Sunday afternoon, Vicki and I will travel to Mount Juliet, Tenn., to visit son Joel and family before our return to Brazil Aug. 28.
We thank friends and family for all your kindnesses. It has been a memorable trip in every way, beginning with daughter Leila’s wedding Aug. 10.
More to come in our monthly newsletter next week, Lord willing.
This acrostic (“TIP”) might be helpful in remembering the necessary process of studying the Bible. Much can be said about each step, but this little item attempts to provide us a brief reminder. Continue reading
One blogger criticizes following a program to be the church:
Everyone loves to idealize the early church. Those were “the good old days.” Entire movements of the church, known as Restoration Movements, have attempted to cast aside all of church history and tradition beyond what we have recorded in Scripture, in the interest of getting back to the “early church,” when it was all working. If we can just do what they did, the rationale goes, we will see what they saw.
What’s his solution?
As we move forward in reading the story of The Movement, let’s take care not to read too prescriptively, in search of principles and such. Let us instead seek to attune ourselves to the person of the Holy Spirit and his nature, character, and ways of engaging with the human community. To be clear, the acts of the Apostles mattered. That’s just not what this story is about.
Oh, too prescriptively. Can we read it a little prescriptively? But wait, isn’t he searching for principles and offering us merely another set of them when he starts ought, “Let us instead …”? Indeed, he is! His problem is not with prescriptions, norms, or principles, but he wants us all to adopt his.
There’s the catch, isn’t it? How to be attuned to the Spirit and to his “ways of engaging with the human community”? Is it not through Scripture? Or are we to wait for some whisper in our ear from above? Or do we go pawing through church history (yours, ours, or theirs?) for those principles?
The Bible is exactly that, prescriptive. Otherwise, chunk it. Go with your hunches. Stick with your unholy-spirit induced beliefs. Find the Holy Spirit’s ways in animal entrails or emotional outbursts. Whatever tickles your fancy.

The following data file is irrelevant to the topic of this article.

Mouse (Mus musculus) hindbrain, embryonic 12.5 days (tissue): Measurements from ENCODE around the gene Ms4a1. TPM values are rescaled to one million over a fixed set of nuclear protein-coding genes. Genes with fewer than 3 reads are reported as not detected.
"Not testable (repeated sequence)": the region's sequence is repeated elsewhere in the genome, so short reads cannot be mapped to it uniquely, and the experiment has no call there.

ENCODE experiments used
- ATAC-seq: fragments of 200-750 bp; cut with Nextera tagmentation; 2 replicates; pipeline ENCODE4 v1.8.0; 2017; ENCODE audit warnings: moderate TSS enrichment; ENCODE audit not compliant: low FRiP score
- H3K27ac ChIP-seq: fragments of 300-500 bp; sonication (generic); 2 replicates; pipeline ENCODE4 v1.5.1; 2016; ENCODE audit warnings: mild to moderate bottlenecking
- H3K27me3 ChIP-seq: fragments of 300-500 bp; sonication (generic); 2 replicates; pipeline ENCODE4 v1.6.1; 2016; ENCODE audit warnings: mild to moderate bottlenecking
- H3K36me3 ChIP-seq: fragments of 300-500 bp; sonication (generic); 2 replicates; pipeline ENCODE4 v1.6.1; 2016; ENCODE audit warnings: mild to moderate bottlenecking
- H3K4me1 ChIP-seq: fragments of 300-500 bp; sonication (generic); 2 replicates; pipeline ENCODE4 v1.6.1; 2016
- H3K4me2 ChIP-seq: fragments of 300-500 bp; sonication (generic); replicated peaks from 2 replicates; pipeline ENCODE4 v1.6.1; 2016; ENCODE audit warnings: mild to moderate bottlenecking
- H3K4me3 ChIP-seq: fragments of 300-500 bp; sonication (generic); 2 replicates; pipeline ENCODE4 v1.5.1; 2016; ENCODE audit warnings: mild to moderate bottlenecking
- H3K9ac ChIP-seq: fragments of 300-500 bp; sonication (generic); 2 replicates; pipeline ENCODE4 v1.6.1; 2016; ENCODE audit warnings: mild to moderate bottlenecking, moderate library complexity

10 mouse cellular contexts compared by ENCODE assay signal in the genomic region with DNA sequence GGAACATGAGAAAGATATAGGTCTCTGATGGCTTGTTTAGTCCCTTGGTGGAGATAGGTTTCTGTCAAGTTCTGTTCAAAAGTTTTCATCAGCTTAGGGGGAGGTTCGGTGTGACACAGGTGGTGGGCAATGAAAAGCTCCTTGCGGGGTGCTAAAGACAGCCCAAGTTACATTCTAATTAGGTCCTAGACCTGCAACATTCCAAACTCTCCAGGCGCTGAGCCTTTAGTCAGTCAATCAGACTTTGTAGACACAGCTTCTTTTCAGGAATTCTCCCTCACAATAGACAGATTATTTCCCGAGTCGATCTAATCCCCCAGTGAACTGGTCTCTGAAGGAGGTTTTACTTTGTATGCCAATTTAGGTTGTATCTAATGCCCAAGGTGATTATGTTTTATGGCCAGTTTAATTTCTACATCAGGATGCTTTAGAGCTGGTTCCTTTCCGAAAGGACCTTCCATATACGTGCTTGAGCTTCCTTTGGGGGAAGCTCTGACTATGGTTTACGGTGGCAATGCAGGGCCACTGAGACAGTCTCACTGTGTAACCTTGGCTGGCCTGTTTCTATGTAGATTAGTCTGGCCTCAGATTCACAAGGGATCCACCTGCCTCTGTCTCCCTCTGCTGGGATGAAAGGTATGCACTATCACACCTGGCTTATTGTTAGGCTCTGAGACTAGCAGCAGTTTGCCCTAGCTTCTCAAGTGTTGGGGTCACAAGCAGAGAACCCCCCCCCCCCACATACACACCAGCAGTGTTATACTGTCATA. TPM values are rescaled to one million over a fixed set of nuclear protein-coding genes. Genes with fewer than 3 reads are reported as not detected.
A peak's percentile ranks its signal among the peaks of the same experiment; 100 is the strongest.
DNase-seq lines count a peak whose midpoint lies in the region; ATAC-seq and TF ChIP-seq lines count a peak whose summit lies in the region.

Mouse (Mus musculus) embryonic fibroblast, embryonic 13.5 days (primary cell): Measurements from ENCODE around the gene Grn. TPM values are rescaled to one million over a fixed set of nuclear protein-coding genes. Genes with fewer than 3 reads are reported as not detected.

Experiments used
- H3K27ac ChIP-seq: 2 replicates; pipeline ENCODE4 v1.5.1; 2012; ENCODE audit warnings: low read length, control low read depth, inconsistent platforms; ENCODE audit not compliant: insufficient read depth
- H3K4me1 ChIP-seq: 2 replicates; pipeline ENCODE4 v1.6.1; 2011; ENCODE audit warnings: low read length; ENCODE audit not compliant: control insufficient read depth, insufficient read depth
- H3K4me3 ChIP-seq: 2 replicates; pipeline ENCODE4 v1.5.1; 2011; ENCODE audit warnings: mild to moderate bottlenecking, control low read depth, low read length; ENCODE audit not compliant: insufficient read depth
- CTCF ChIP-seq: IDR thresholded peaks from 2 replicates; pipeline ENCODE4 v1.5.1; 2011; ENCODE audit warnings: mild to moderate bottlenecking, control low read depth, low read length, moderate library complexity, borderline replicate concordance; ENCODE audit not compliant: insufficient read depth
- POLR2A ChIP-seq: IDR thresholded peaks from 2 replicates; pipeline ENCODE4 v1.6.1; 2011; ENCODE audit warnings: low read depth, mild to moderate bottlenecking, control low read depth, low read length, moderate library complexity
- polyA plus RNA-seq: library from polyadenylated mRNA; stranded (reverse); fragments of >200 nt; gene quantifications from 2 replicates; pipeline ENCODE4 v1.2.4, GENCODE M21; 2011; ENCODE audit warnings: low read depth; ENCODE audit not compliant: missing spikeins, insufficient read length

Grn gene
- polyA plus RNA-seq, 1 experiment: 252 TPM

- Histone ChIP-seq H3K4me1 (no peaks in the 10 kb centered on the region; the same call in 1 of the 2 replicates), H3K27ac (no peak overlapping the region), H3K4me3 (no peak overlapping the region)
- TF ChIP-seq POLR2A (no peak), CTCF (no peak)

The writer throws out the baby with the bath water. The book of Acts is normative. It show us how it’s done and how it ought to be done. And why it’s done. And who makes it happen. We need the power and the prescription.
Wikipedia is getting a big-time competitor in Everipedia.org. I checked their entry on the church, and the information for Brazil was pulled from the former, with a Christian Church missionary giving information for their people as if it were us. I’ve contacted the Everipedia folk and gotten a nice reply. At the moment, they’re not allowing editing, but it will be available soon.
I took the opportunity to update the information on the church in our city, region, and in the country as well. I’ve also moved it from my email account’s space to our ministry site. Much remains to be done still, but you can check the progress here: http://gospeak.org/sjc/.
The Greek words behind “gospel” and “evangelism” come from the same root. It’s easy to explain in Portuguese: “gospel” is evangelho and “evangelism” is evangelismo. You can’t have one without the other.
The English word “evangel,” for gospel, does exist, but nobody uses it. Maybe someone can start a campaign to revive it. Or, maybe better, start using “Good News” for gospel and “Good Newsism” for evangelism. Or maybe not.
The important thing is that we understand that evangelism is part and parcel of the gospel. You cannot be a defender, protector, and preserver of the gospel without being a proclaimer of it. If it isn’t shared, it isn’t gospel. If I don’t share it and teach it, I’m not being faithful to the God who gave it.